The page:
Tuesday, February 02, 2010

Odd and the Frost Giants by Neil Gaiman

Just before bed last night, I finally settled down to read Odd and the Frost Giants, a smallish book by Neil Gaiman, illustrated by Brett Helquist.

There was a boy called Odd, and there was nothing strange or unusual about that, not in that time or place. Odd meant the tip of a blade, and it was a lucky name.

He was odd, though. At least, the other villagers thought so. But if there was one thing that he wasn't, it was lucky.

Thus begins our story, which is set in the land and time of the Vikings, in a world known as the Midgard. Odd's father was a Viking who obtained his wife on a raiding trip to Scotland, along with a herd of sheep. Odd's father died, however, after rescuing one of the valuable ponies, and Odd managed to cripple his right leg in a tree-felling accident, so life for Odd is a bit hard - and harder still after his mother remarries, to a guy named Fat Elfred.

One year, when spring failed to come when it ought, Odd takes off into the woods on his own and meets three unlikely companions: a fox, a huge bear, and a one-eyed eagle, who turn out to be gods under an enchantment. Specifically, Loki, Thor, and the All-Father, Odin. (Are you listening ?) Turns out a Frost Giant has come from Jotunheim, invaded the Alsgard, tricked Loki, put a curse on Loki, Thor, and Odin, and intends to marry Freya. Odd does what any crippled, orphaned hero would do and sets off to put things right.

The book is full of charm and whimsy and forms a wonderful introduction to the personalities of the four Norse gods in question. It is quite fun to read and, judging from the free clip available at Barnes and Noble's website, wonderful to listen to if you're an audiobook afficionado, since Gaiman reads the book himself and, as anyone who has listened to his other books can tell you, he's a marvelous reader.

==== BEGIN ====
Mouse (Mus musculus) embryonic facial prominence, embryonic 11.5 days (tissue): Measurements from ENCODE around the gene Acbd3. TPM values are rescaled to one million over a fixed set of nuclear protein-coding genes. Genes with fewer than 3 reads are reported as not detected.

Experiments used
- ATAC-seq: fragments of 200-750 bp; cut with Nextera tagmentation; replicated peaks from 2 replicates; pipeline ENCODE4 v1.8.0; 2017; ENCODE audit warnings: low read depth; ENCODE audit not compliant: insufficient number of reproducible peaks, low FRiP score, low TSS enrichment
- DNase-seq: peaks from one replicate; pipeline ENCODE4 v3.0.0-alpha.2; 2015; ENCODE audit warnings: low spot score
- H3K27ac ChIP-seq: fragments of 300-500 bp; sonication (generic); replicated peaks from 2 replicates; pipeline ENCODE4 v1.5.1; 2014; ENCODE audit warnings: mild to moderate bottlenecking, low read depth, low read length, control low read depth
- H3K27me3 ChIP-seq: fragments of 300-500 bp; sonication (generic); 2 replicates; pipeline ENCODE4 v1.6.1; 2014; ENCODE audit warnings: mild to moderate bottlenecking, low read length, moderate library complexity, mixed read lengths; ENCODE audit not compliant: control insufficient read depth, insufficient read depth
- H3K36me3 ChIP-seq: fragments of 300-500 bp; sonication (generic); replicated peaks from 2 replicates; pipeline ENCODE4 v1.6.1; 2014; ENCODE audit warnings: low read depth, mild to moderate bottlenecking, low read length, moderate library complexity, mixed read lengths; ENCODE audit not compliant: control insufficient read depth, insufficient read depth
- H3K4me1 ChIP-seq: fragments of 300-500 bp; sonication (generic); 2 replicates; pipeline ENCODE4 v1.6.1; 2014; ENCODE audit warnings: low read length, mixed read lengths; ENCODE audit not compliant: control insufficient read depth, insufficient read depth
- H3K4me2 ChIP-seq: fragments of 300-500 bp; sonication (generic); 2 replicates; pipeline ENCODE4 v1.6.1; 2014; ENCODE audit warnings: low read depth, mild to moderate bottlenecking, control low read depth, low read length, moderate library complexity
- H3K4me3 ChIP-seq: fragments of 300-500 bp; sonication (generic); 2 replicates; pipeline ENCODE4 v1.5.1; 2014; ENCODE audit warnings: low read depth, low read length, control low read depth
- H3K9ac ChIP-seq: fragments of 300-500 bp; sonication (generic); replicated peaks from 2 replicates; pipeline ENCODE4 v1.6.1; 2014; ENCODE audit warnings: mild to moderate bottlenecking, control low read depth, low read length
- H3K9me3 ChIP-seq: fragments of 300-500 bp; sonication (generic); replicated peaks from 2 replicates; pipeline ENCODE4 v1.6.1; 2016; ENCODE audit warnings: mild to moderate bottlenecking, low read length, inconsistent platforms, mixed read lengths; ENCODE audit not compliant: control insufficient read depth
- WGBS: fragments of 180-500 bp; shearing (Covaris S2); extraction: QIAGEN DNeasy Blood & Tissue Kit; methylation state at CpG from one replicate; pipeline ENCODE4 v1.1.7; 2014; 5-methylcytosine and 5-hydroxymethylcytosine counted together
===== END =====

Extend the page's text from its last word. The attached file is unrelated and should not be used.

Here's the book trailer, so you can get an idea of what some of the illustrations look like (although there are only a few throughout the book, and they don't, y'know, move at all on the pages, Hogwarts-like):

This title is on the list of CYBILS finalists in middle-grade fantasy and science fiction. The story was originally penned for World Book Day 2008 in the U.K., where it sold to school children in exchange for £1 book tokens. The HarperCollins edition will run you $14.99 at full price, although it's widely available for less than that. Definitely one for the re-reading pile, in my opinion. And should you be inclined to order it, I hope you'll consider going through the CYBILS site as a portal - no additional cost to you if you do so, but it will get a few pennies for the CYBILS coffers, to help pay for the pens that they give to winning authors as an award, and to pay for the lovely bookmarks they create to be handed to libraries, etc.

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Anonymous said...

Odd and the Frost Giants was a deeply dreary and underwhelming story. Gaiman's characters are passive and this was just hard to get through.

Kelly Fineman said...

I'm sorry to hear you felt that way. I wish you'd indicated who you are, however.